By Lily King

Atlantic Monthly. 244 pp. $23

For a former English teacher, picking up a novel called The English Teacher required a leap of faith. There's the risk of running into that egomaniac so widely adored in stories about English teachers, a subgenre that reached its low point with Robin Williams's mawkish performance in "Dead Poets Society." Michelle Pfeiffer was hotter in "Dangerous Minds," but she followed essentially the same lesson plan, with the same test results: one student dead and a nation inspired.

For the millions of responsible teachers more interested in explaining literature than saving souls, such portrayals are an embarrassment to the class. And so it was a relief to find that the heroine in Lily King's new novel makes a fascinating counterpoint to these celebrated emotional leeches. Vida Avery is the best teacher at Fayer Academy, a wealthy prep school on an island off the coast of New England. During her 15-year career, Vida has been offered every honor and position such a school can bestow on its finest, but she's resisted these allurements. She remains cloistered in an old attic classroom, a position that simultaneously emphasizes her modesty and her specialness.

Vida's legendary classes on English and American literature lead students through discussions of themes, characters, settings and styles. She tolerates no distractions, tangents or sloppy expressions in speech or prose. When her sophomores try to draw her off track with personal questions, she immediately brings them back to a novel by Thomas Hardy: "Let's talk about Tess. She's far more interesting." Rather than coyly encouraging their intimacies, she feels "impatient with them for stepping behind the curtain of her private life." She doesn't want them to love her; she wants them to love literature.

But we quickly learn that Vida's pedagogical discipline stems from her unhealthy avoidance of real life. "She wasn't interested in the present," King writes. "Moments in novels were unforgettable, while in real life the details slipped quickly away." Something has happened, we're led to believe -- something ghastly and unthinkable that caused Vida to abandon her past and remake herself 15 years ago when she appeared on the steps of Fayer Academy with a baby. Since then, she's lived on the island campus, raised her son with hawk-like attention, gained a reputation for being a strict but brilliant teacher and avoided all emotional entanglements.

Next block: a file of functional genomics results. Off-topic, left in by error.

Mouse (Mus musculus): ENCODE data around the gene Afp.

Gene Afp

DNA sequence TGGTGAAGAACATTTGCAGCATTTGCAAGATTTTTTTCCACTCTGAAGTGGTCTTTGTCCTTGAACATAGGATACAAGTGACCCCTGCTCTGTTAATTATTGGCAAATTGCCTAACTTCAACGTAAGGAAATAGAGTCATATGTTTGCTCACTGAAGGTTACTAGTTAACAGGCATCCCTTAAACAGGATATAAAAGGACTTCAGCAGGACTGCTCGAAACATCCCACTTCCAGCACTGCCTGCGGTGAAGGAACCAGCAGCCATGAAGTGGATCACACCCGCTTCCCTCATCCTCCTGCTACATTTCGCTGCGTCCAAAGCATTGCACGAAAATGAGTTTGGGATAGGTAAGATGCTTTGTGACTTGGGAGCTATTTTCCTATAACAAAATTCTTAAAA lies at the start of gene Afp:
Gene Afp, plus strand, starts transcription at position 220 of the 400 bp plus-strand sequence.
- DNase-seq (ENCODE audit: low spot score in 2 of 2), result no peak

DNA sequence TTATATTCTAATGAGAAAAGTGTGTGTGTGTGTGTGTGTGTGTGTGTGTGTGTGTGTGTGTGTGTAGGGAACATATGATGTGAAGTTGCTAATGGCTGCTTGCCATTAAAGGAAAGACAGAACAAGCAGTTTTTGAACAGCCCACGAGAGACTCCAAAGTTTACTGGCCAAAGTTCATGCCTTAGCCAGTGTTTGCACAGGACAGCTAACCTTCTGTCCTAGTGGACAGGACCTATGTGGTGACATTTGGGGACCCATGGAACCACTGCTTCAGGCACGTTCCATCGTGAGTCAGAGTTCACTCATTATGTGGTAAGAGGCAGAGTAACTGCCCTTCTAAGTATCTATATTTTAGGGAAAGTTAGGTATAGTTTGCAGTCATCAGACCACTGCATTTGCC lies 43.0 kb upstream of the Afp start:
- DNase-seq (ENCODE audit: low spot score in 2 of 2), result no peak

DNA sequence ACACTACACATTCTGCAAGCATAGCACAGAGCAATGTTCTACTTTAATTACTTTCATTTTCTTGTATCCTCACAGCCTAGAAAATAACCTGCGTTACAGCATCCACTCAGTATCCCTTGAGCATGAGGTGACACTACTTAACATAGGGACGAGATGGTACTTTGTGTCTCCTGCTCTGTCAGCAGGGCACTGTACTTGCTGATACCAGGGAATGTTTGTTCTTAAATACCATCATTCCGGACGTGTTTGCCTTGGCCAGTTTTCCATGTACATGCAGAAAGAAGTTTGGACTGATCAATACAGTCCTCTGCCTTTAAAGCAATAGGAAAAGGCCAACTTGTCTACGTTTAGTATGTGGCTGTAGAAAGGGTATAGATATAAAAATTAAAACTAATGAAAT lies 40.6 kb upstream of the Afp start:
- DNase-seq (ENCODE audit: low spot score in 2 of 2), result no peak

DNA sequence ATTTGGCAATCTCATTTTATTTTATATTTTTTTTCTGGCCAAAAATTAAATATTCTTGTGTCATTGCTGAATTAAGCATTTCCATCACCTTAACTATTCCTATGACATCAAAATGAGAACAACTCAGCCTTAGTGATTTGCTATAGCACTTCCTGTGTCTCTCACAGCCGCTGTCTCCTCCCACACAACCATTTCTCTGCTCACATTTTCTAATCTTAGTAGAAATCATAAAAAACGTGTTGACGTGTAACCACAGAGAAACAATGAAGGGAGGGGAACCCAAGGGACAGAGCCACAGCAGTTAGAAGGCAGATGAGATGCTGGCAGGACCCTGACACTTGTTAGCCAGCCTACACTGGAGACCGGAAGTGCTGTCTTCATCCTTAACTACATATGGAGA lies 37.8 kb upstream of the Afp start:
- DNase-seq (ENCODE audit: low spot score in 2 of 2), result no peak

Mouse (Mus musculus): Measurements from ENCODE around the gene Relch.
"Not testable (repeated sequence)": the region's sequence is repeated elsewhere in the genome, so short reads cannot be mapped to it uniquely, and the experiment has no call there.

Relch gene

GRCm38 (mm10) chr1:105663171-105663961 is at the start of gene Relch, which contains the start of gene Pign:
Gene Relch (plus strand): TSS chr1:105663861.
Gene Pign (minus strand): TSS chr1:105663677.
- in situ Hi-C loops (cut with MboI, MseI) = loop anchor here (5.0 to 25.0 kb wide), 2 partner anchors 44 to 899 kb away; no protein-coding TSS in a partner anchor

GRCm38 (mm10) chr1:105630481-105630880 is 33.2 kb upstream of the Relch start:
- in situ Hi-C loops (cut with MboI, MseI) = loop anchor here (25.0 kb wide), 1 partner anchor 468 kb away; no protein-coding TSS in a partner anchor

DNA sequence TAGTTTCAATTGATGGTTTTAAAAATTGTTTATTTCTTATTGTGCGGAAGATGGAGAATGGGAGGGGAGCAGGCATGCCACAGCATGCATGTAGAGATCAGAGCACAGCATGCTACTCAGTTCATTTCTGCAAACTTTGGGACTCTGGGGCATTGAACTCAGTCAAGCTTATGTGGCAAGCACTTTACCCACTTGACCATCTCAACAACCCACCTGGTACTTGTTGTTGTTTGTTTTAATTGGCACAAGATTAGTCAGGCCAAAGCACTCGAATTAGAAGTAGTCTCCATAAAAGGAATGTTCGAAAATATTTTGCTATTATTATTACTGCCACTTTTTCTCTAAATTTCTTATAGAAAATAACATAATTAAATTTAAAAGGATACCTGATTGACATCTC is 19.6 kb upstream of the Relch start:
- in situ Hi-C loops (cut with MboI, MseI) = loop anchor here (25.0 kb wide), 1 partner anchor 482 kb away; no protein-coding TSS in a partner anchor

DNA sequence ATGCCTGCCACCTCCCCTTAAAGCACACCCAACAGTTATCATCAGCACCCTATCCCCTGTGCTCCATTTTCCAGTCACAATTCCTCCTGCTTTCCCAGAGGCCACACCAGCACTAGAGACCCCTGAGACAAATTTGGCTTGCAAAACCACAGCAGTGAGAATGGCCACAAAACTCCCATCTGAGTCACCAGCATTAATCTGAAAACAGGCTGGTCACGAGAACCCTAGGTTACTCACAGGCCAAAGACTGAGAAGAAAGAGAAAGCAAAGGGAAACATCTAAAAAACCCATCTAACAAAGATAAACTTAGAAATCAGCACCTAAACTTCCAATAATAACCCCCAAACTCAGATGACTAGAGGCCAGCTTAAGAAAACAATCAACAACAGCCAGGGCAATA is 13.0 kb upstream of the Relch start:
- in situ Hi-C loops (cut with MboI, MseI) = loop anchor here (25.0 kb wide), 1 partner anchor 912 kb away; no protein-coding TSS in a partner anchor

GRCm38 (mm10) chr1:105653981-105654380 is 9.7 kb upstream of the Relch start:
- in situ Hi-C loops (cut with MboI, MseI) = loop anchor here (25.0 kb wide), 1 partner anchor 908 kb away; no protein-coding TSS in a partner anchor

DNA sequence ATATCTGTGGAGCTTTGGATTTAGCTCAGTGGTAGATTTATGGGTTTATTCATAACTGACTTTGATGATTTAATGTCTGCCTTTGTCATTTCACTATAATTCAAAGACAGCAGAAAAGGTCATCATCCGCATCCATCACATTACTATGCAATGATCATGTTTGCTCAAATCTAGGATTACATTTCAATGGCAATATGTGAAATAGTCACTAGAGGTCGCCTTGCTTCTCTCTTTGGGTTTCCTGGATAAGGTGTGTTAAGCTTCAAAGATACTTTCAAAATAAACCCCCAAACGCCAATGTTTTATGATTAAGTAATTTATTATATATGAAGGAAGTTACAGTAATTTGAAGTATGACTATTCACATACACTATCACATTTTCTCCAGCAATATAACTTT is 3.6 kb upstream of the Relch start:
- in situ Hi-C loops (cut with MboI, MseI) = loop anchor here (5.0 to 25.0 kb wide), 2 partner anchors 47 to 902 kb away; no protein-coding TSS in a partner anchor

Which makes her sudden marriage to a recent widower, Tom Belou, a complete shock to everyone -- including herself. "What had she done?" she keeps asking herself. "She wished she'd never said she loved him. She was just being polite, returning the compliment late one evening." But now here she is, shattering the safe little life she's managed to construct for herself and her son and throwing them both into a new house, with new children (Tom's three) still grieving for their dead mother. From the wedding night on, Vida is a mess: frigid in the bedroom, nervous in the kitchen, shrill at the table. She has no idea what to do with these new stepchildren, how Tom can love her, or why she married him.

And neither do we. As in her debut novel, The Pleasing Hour, King has taken the old vaudeville advice to heart: "Leave 'em wanting more." She may, in fact, be too devoted to that maxim. The English Teacher suffers from a kind of literary anorexia; there's not enough meat on these characters or enough connective tissue on the bones of this plot. Though we eventually learn what trauma forced Vida to reinvent herself all those years ago (not too hard to guess), we never get answers to the more important questions raised by these characters' relationships in the present. (Why does she get married? Why does he stay with her?)

The wedding takes place in 1979, on the same day the U.S. embassy staff is taken hostage in Iran, which serves as a provocative but ultimately irrelevant metaphor for Vida's sense of entrapment. More promising are the frequent references to Tess of the d'Urbervilles, which Vida begins teaching the Monday after her wedding. But here, too, the allusions are more illusory than illuminating, and even readers who find Hardy unbearable would have to admit that he never leaves us feeling uninformed.

King is at her best with her portrayal of the teenage children forced together by their parents' inexplicable marriage. Vida's son is a particularly endearing character: "He would begin his life as a regular person," he thinks, "who ate his meals not in a cafeteria but in a kitchen." At the wedding reception, he can barely contain his excitement: "Tonight they'd go home to a regular house on a regular street, husband and wife in the master bedroom and four kids sprinkled in rooms down a hallway." In scenes that are funny, touching and sad, that naive hope is severely tested but not entirely crushed by the awkward integration with his new siblings, who view him and his mother as interlopers.

Unfortunately, the marriage at the center of the novel never attains the emotional substance of this side story involving the stepchildren. King is a wonderfully engaging writer who creates characters and situations we can't resist, but I kept raising my hand with questions about The English Teacher -- oh please, over here! -- until the bell rang and it was over. *

Ron Charles is a senior editor of Book World.